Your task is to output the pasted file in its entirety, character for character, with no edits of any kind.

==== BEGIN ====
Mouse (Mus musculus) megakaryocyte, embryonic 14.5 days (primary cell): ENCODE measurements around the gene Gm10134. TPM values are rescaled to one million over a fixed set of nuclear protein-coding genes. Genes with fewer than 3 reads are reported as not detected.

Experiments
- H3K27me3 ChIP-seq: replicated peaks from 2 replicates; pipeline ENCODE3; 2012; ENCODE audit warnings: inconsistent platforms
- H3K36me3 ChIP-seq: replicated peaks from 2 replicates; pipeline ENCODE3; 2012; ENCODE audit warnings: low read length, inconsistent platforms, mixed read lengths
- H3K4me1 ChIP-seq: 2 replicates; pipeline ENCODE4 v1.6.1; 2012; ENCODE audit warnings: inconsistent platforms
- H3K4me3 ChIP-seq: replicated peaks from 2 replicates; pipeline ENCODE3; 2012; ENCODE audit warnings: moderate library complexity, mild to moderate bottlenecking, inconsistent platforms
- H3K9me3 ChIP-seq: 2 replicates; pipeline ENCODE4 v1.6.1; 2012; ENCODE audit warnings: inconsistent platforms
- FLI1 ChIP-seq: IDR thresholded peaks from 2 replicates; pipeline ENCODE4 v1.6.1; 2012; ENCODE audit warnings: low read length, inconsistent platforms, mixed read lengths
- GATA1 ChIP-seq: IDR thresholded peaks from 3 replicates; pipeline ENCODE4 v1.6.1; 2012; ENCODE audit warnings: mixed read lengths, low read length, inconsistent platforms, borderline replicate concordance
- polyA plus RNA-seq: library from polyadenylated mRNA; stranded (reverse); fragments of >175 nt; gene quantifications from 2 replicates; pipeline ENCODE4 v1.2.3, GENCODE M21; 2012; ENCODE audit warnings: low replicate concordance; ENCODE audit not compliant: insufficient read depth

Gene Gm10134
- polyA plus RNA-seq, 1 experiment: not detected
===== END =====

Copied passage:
Mouse (Mus musculus) megakaryocyte, embryonic 14.5 days (primary cell): ENCODE measurements around the gene Gm10134. TPM values are rescaled to one million over a fixed set of nuclear protein-coding genes. Genes with fewer than 3 reads are reported as not detected.

Experiments
- H3K27me3 ChIP-seq: replicated peaks from 2 replicates; pipeline ENCODE3; 2012; ENCODE audit warnings: inconsistent platforms
- H3K36me3 ChIP-seq: replicated peaks from 2 replicates; pipeline ENCODE3; 2012; ENCODE audit warnings: low read length, inconsistent platforms, mixed read lengths
- H3K4me1 ChIP-seq: 2 replicates; pipeline ENCODE4 v1.6.1; 2012; ENCODE audit warnings: inconsistent platforms
- H3K4me3 ChIP-seq: replicated peaks from 2 replicates; pipeline ENCODE3; 2012; ENCODE audit warnings: moderate library complexity, mild to moderate bottlenecking, inconsistent platforms
- H3K9me3 ChIP-seq: 2 replicates; pipeline ENCODE4 v1.6.1; 2012; ENCODE audit warnings: inconsistent platforms
- FLI1 ChIP-seq: IDR thresholded peaks from 2 replicates; pipeline ENCODE4 v1.6.1; 2012; ENCODE audit warnings: low read length, inconsistent platforms, mixed read lengths
- GATA1 ChIP-seq: IDR thresholded peaks from 3 replicates; pipeline ENCODE4 v1.6.1; 2012; ENCODE audit warnings: mixed read lengths, low read length, inconsistent platforms, borderline replicate concordance
- polyA plus RNA-seq: library from polyadenylated mRNA; stranded (reverse); fragments of >175 nt; gene quantifications from 2 replicates; pipeline ENCODE4 v1.2.3, GENCODE M21; 2012; ENCODE audit warnings: low replicate concordance; ENCODE audit not compliant: insufficient read depth

Gene Gm10134
- polyA plus RNA-seq, 1 experiment: not detected